Bone Set Herb: Influenza by risingsun .....

Boneset Boneset is excellent for influenza. Dr. Shook says that he has never known this herb to fail in overcoming influenza. Boneset tea was one of the most common home remedies in the last century. The Indians used it to reduce fever, to relieve body pain and for colds. It was given the name of "Break-bone fever" because of the pain influenza caused that felt like breaking bones. It is a mild tonic and very useful in the indigestion of old people. Boneset contains vitamin C, calcium, some PABA, and also contains magnesium and potassium.

Date:   4/7/2006 6:06:31 AM ( 16 y ago)

Bone Set has is also called comfrey, knitbone and blackwort
Eupatorium perfoliatum (boneset): People with the flu who experience aches in the muscles and pains in the bones and/or in their eyes often benefit from this remedy. Another characteristic symptom of people who need this remedy is chills that occur in the morning, especially 7-9am. These people desire cold drinks, even during a chill and even though it may elicit a chill response, and they feel better lying on whatever part of their body is aching.

Boneset belongs to the same botanical family as echinacea and daisy (Asteraceae). It grows primarily in North America. Boneset’s leaves and flowering tops are used medicinally.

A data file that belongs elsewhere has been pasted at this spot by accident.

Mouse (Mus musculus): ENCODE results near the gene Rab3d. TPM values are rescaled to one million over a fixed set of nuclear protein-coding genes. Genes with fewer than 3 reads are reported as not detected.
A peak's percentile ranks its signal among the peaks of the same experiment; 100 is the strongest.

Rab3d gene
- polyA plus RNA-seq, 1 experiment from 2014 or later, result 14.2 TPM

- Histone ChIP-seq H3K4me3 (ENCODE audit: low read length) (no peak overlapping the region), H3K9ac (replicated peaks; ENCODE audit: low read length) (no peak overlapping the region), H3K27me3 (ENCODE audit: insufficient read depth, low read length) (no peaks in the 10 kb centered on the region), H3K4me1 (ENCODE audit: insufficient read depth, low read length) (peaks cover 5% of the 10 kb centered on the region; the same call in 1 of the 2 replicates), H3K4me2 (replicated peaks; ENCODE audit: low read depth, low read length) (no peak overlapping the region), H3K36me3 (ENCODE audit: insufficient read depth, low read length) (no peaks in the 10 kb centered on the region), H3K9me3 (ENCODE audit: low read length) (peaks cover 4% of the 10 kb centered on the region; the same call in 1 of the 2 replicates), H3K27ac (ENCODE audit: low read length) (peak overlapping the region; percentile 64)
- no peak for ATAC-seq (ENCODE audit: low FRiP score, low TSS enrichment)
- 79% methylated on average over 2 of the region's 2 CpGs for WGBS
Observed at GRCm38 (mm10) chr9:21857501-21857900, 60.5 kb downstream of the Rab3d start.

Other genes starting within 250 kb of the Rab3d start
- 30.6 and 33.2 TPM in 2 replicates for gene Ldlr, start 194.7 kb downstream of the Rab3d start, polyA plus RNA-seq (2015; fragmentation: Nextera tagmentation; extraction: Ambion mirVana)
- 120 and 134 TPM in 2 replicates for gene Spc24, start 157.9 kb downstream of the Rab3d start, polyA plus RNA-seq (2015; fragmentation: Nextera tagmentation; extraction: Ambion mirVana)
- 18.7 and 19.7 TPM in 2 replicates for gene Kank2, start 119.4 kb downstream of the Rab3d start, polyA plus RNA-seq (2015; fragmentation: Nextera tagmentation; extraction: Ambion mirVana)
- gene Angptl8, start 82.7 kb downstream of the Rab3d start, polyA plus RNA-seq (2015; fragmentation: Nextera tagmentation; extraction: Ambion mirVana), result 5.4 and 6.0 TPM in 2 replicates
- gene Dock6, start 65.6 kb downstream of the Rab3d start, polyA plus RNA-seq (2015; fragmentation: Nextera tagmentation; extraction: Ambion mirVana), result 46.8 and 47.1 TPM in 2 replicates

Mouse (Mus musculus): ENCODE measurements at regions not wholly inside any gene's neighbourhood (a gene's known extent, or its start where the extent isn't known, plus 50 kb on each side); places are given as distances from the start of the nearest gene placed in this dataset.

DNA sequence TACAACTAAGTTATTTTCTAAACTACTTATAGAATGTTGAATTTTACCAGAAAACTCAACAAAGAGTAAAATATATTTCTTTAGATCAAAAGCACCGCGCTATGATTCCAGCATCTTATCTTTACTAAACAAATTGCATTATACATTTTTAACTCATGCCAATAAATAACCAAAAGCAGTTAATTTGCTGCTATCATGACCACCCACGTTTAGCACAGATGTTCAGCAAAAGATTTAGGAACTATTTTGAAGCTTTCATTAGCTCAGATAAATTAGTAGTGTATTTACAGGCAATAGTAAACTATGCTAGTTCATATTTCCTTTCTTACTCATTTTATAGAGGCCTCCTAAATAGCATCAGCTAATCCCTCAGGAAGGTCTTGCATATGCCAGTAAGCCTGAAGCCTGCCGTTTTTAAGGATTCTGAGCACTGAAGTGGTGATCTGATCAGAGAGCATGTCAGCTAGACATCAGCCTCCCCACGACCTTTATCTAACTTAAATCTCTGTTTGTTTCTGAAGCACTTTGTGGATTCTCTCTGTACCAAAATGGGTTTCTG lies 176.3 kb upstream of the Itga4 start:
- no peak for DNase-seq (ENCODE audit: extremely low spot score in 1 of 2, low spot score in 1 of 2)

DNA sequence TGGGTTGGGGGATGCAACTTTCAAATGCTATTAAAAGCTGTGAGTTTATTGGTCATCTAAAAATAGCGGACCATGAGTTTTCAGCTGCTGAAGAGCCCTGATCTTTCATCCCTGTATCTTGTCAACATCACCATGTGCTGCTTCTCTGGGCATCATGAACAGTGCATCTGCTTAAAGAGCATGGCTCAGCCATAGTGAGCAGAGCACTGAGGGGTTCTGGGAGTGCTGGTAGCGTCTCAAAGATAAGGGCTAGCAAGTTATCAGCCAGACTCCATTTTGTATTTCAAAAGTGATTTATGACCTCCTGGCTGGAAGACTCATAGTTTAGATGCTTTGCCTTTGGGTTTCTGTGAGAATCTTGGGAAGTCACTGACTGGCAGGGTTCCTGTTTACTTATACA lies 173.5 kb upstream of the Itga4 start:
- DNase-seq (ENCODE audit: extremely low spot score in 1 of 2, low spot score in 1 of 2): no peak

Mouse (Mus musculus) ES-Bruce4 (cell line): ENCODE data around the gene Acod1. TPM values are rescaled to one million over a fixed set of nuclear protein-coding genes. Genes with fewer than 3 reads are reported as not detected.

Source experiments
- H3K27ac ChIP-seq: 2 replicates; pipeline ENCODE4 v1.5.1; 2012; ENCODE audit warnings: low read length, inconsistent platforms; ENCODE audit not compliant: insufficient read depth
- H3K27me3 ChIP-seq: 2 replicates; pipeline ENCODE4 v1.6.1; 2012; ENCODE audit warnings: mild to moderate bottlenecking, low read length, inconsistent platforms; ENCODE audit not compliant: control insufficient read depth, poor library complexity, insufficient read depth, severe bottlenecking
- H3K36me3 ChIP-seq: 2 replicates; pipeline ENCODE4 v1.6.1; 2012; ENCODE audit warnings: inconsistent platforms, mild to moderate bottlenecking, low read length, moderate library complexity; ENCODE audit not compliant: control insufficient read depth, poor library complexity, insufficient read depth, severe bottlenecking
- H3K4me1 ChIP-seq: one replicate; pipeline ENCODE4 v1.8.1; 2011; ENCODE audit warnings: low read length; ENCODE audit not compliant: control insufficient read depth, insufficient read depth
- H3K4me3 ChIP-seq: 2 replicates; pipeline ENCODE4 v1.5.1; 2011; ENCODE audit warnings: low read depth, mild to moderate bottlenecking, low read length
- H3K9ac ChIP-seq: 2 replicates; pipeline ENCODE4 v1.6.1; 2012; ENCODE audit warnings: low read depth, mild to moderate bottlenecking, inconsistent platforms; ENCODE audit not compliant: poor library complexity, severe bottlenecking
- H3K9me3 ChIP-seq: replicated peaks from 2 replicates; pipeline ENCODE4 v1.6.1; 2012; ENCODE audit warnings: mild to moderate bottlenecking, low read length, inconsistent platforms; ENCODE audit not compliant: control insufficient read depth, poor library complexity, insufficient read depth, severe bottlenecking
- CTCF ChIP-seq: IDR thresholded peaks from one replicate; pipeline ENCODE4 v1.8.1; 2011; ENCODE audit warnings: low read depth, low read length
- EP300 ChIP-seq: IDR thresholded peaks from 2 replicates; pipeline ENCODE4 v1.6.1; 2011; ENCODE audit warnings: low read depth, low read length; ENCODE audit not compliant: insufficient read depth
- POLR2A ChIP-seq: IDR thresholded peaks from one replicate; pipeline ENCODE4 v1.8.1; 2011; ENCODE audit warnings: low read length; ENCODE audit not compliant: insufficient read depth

Boneset has been used in connection with the following conditions (refer to the individual health concern for complete information):
Rating Health Concerns

Common cold/sore throat

Historical or traditional use (may or may not be supported by scientific studies)

Native Americans used boneset as a treatment for a wide range of infectious and
fever-related conditions. Europeans eventually adopted the use of the plant, and extended its traditional uses to include malaria.1
Active constituents

Boneset contains sesquiterpene lactones, such as euperfolin, euperfolitin, and eufoliatin, as well as polysaccharides and flavonoids. In a test tube study, a particular polysaccharide in boneset was found to stimulate immune cell function.2 This may partially explain its use to treat minor viral infections, such as colds and the flu. Boneset also triggers sweating by raising body temperature, potentially of benefit for colds and flu as well.3
How much is usually taken?

Traditionally, boneset is taken as a tea or tincture. To prepare a tea, boiling water is added to 1/4–1/2 teaspoon (1–2 grams) of the herb and allowed to steep, covered, for ten to fifteen minutes. Three cups (750 ml) a day may be taken (the tea is quite bitter). Tincture, 1/4–3/4 teaspoon (1–4 ml) three times per day, is also often taken.4
Are there any side effects or interactions?

A small number of people experience nausea and/or vomiting when using boneset. The fresh plant, however, is more likely to cause this than the dried herb. Although potentially liver-damaging chemicals, called pyrrolizidine alkaloids, are found in some plants similar to boneset, the levels in boneset are minimal. There are no known reports of liver damage from taking boneset. Nevertheless, patients with liver disease should avoid boneset, and no one should take it consistently for longer than six months. Boneset is not recommended during pregnancy or breast-feeding. Boneset should not be used when a high fever (over 102 degrees F) is present.

At the time of writing, there were no well-known drug interactions with boneset.

Boneset Herb: Description: Boneset is excellent for relieving the aches and pains associated with the flu. It helps the body cope with fever and cleans the congestion from the upper respiratory tract.


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